Sunday, December 18, 2005

when you're out you're out


This week’s sports rant was to be about homosexuality in sport.

The highest level of club football in England is the FA Premiership. There are 20 clubs, and each club carries at least 30 professionals on their books. That is roughly 600 grown men. Given our society that is supposedly more open about homosexuality (so much so that even a lifelong heterosexual like myself can do a piece about this on his blog without trepidation), why is it do you think that not one of the 600 is openly gay? Nor are any top-flight players across Europe?

Are there any in top-level American team sports? Or is it just the ice skaters (dancing ones of course, not the hockey-playing ones!!!).

And the biggest paradox of all, why is it so difficult for the public perception to grasp the notion of a gay sports man when it they have no problem to accept a sports woman’s homosexuality?

I found an old article from The Guardian by Peter Tatchell that says it all. It is about the tragic story of Justin Fashanu(see pic). There is no need for me to write any more on this subject, you can read it for yourself and draw your own conclusions.

For my part, I only remember Justin for a stunning goal he scored for Norwich against (I’m pretty sure it was) Liverpool in the early 80’s. With his back to the goal on the edge of the penalty area, he received a pass along the ground, calmly flicked it up over his head, turned around, and stroked a stunning first time shot into the corner of the net. One of the greatest individual top-level goals of all time.


JUSTIN FASHANU - HOMOPHOBIA DESTROYED HIM

PETER TATCHELL says it was homophobia that ultimately destroyed the career and life of football star Justin Fashanu.

Justin Fashanu was a trail-blazer. He was Britain's first million pound black footballer, and the first (and only) professional player in Britain to come out as gay.

But trail-blazing cost him plenty of heartache. In 1980, aged 19, he was signed to Nottingham Forest football club for £1 million. The expectations of Justin were huge. There was the pressure to deliver goals and to become a black spokesperson. He found his sudden celebrity-status both a flattery and a great burden.

Back then, in 1980, Justin was not open about his homosexuality. Indeed, he didn't come out until 10 years later. During that decade of closeted double-life, he found it immensely difficult to cope with the strain of hiding his gayness in the macho world of football - not to mention the stress of living a secret gay life while constantly in the media spotlight.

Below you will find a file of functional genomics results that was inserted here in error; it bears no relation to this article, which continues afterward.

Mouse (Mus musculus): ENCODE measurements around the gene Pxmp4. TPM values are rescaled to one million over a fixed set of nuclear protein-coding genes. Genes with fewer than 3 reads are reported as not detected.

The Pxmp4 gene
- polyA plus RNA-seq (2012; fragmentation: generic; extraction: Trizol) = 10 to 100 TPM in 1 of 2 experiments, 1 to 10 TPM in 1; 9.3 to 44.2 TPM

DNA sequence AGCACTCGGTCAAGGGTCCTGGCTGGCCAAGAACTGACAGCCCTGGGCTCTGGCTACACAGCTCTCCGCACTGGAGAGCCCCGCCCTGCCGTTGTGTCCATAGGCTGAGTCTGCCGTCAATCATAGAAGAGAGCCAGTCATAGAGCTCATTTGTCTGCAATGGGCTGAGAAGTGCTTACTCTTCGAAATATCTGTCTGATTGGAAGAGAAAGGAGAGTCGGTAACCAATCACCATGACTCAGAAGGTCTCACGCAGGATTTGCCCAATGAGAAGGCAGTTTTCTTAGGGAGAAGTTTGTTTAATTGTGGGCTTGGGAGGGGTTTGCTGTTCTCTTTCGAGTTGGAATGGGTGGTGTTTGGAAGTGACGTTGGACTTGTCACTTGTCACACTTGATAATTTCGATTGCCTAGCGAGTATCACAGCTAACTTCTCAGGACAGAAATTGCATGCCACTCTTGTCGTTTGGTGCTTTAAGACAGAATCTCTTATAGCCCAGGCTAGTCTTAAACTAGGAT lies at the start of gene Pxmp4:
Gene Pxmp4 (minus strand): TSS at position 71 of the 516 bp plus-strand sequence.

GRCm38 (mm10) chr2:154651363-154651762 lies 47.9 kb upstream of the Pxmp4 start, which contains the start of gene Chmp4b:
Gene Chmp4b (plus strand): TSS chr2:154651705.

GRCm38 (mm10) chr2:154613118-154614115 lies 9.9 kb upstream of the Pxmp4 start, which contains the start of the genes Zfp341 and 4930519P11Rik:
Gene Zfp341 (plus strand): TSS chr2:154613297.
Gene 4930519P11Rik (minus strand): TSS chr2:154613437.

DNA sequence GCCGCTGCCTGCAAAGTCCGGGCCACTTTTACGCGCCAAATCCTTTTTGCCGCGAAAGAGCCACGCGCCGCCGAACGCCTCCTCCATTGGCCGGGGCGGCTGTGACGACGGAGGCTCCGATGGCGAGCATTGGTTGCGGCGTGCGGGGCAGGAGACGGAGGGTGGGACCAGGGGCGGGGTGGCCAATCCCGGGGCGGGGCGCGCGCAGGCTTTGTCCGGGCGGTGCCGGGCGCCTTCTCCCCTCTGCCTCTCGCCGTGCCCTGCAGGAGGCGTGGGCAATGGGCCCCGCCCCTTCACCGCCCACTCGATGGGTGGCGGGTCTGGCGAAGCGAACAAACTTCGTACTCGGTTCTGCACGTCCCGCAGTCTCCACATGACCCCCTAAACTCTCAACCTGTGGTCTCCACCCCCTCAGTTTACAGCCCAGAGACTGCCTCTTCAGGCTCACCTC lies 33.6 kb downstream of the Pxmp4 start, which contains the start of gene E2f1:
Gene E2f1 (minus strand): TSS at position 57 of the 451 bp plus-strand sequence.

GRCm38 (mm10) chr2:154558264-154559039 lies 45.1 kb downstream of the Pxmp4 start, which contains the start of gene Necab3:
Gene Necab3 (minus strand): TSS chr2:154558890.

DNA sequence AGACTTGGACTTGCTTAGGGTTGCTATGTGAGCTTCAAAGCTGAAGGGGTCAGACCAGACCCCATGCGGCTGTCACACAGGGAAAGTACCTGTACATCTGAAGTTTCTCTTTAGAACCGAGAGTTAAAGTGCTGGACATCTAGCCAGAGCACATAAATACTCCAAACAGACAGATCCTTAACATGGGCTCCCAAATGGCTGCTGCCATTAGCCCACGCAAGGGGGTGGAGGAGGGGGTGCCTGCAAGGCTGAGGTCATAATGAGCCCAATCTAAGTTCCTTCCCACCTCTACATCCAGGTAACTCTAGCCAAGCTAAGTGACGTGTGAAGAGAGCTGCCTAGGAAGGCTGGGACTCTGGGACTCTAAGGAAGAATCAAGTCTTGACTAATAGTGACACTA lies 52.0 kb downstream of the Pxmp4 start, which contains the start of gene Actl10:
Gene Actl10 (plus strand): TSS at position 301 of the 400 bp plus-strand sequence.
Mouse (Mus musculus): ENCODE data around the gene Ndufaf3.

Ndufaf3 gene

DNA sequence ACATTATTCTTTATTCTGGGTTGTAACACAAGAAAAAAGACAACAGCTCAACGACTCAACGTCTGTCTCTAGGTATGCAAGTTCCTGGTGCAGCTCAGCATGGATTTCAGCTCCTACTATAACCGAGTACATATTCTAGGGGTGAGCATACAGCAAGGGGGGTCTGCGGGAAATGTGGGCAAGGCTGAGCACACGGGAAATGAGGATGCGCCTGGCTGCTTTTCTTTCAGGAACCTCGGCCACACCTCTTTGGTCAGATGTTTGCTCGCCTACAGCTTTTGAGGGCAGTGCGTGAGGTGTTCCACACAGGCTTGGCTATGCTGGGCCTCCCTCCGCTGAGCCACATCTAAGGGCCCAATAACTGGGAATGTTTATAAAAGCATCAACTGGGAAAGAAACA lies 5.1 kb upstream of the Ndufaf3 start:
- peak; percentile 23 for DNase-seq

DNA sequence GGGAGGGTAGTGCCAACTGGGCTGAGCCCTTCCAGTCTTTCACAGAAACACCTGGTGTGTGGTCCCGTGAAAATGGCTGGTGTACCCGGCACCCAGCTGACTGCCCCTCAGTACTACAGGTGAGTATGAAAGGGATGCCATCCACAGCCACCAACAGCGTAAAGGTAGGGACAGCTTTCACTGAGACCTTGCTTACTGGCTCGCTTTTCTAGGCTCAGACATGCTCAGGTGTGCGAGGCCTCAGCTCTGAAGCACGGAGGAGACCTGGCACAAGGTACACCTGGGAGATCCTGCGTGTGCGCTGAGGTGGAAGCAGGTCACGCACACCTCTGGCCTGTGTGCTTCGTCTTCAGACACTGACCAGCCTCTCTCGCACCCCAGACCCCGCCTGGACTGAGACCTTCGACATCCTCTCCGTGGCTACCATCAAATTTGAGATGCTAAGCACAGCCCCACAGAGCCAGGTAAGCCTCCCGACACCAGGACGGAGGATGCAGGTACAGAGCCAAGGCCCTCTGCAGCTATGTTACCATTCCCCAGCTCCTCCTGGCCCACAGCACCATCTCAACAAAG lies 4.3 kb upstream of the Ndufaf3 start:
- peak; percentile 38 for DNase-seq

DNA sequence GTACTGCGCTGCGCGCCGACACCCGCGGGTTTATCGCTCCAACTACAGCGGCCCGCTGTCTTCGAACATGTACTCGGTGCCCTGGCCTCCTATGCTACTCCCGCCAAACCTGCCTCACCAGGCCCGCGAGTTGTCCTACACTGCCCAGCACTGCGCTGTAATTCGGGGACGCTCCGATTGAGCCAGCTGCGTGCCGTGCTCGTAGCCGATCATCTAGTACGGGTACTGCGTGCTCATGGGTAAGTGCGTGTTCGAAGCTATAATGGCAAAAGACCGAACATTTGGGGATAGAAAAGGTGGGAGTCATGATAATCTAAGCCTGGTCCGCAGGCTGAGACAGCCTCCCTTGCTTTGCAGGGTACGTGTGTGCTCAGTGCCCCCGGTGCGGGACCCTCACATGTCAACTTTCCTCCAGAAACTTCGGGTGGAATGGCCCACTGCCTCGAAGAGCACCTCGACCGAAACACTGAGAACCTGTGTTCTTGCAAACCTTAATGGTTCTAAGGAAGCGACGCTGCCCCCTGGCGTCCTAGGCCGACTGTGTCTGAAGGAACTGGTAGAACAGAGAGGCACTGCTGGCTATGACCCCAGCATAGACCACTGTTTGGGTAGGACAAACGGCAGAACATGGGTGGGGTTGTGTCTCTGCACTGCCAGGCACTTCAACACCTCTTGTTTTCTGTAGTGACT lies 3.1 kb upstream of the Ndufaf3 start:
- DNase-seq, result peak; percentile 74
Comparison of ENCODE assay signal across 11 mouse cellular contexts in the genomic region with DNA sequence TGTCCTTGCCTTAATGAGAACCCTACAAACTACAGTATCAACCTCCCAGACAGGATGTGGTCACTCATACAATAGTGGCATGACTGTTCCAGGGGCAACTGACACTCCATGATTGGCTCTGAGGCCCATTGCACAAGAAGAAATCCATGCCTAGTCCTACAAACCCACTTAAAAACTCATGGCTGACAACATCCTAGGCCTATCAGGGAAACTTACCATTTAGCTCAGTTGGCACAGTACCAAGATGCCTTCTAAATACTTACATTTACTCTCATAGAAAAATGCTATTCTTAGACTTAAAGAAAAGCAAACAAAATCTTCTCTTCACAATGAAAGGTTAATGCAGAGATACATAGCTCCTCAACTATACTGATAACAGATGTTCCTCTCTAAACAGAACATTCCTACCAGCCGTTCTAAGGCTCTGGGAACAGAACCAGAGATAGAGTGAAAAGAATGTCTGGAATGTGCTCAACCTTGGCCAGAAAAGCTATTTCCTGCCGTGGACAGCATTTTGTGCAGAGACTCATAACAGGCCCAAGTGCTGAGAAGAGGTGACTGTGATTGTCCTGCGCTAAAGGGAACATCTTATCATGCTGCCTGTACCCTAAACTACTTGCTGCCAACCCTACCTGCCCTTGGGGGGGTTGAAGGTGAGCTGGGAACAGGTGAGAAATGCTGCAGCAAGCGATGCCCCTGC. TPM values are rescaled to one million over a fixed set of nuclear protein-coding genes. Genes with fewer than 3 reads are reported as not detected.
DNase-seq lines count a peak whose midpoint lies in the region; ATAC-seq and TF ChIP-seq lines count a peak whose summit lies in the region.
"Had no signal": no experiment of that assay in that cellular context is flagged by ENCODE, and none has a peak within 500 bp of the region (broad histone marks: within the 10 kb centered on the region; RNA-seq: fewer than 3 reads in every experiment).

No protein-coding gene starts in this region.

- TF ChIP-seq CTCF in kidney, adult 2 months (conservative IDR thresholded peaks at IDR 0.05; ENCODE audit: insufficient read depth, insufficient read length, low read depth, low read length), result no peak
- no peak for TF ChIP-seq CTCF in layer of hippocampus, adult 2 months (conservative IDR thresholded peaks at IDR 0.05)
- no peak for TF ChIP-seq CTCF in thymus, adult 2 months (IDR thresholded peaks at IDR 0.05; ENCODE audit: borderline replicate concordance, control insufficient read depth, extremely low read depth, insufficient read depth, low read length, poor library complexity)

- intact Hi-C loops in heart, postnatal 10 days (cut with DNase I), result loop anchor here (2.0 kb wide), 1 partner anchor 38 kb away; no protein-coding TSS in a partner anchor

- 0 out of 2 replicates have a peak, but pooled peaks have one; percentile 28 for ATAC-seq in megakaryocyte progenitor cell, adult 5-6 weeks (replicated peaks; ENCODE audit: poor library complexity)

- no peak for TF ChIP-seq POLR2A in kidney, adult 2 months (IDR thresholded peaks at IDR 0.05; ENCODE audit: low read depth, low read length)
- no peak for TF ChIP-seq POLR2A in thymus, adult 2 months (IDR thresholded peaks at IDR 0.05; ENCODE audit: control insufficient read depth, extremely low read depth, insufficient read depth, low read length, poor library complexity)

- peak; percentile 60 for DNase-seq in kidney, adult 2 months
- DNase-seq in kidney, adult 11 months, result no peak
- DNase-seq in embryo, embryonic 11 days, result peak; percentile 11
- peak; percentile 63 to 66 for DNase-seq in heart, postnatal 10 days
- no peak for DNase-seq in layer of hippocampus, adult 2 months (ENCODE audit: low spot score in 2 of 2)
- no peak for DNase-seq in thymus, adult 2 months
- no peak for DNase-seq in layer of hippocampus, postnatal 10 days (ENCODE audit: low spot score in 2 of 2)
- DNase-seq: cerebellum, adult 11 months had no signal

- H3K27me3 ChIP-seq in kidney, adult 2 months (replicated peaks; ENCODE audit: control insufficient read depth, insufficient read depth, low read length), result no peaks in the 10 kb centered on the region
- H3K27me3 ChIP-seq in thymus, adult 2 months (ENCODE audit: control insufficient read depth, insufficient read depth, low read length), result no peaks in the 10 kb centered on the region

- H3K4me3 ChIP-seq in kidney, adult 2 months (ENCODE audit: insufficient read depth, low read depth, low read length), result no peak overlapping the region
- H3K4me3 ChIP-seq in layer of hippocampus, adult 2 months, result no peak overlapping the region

Homophobia was not his only problem. Like many black footballers in those days, Justin suffered racism too. He was subjected to frequent racist taunts by fans from rival teams. They would make monkey noises and gestures, and throw bananas onto the pitch. But it was anti-gay prejudice that ultimately dragged him down.

"A bloody poof!" That's how his manager at Nottingham Forest football club, Brian Clough, described his £1 million star player, Justin Fashanu. Homophobic attitudes like that unsettled Justin. Although he laughed them off, Clough's sneers hurt inside, making it hard for him to concentrate on playing 'the beautiful game'. No wonder his football career nose-dived.

Justin and I met at the London gay night-club Heaven in 1981, soon after he realised he was gay. I had been selected as the Labour candidate for Bermondsey, and he had recently transferred from Norwich to Nottingham Forest. We became good friends for the next ten years.

During that time, Fashanu confided to me about the problems he was having at Nottingham Forest. "Clough doesn't respect or support me", Justin complained more than once. Although Fashanu was not at that stage open about being gay, Clough appears to have long suspected he was a "poof".

In his autobiography, Clough recounts a dressing down he gave Fashanu after hearing rumours that he was going to gay bars. "'Where do you go if you want a loaf of bread?' I asked him. 'A baker's, I suppose'. 'Where do you go if you want a leg of lamb?' 'A butcher's'. 'So why do you keep going to that bloody poofs' club?"'

In that hostile, stressful atmosphere, anyone's performance would suffer. Unsurprisingly, Justin failed to score goals.